Criticisms from self-hating black men are molded by lack of understanding, lack of black pride, insecurity, representations on TV, what they hear in all genres of music and influence from those uninterested in the well being of black america. The same men are too stubborn and ignorant to seize promoting eurocentric features and systemizing colorism into the black community to understand that they are beating up on the same women that society has done all its can to marginalize. Physical features aside, the intelligence and wisdom that so many black women possess, are too often perceived negatively instead of embraced as what makes them special. The biggest crime of it all is that as black men we have selfishly refused to speak out on the treatment of our women, whether its amongst each other or non-black individuals, for the sake of lessening any further stigmas of black men. Therefore confirming the words from the late Malcolm X on black women in 1962 to still be true to this day.

 

 

The disrespect and struggles they have endured for decades has shaped black women to be that strong, persevering force that we readily applaud them for. However, that same fortitude that they are praised for has been used to create insensitivity towards their plight by unfairly raising expectations of what they should be able to endure. These expectations pressure her to embrace self-sacrifice, self-deprivation that white women have not had to bear. Black women are afforded less time for mourning, because they are presumed to have less sense of suffering. Simultaneously, this culture also requires them to have a faster recovery time from misery than most, especially compared to women from the white community, so that they can tend to the needs of others. She is forced to ignore and conceal her pain thereby succumbing to becoming that "strong black woman” that is equipped to handle all trials and tribulations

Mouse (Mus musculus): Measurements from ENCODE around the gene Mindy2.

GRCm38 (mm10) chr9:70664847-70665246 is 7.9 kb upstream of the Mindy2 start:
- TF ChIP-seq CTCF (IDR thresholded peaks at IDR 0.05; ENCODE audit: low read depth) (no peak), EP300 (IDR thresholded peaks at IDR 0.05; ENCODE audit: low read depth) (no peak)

There lies the goal of black women and feminists everywhere who believe in the liberation from the benchmarks and expectations handed to them. If more of us cared to understand what they've had to endure then possibly more of us would seize the misogyny and ignorance spewed whenever a black women calls herself a feminist or proudly announces they are an unapologetically proud black women. We should want to take part in trying to free this country of the racial and gender oppression inflicted upon this specific group of women. Change this culture rife with generalizations of black women being "exotic", "too loud", "too aggressive"," too sensitive", created to control the ceiling for black women by those who've internalized it with no interest in the progress of black people. These women have stood up for the men in their own communities, with the women outside of their communities (equal pay, gay rights), for the immigrants in the thick of their own rights movement; and they deserve the same in return.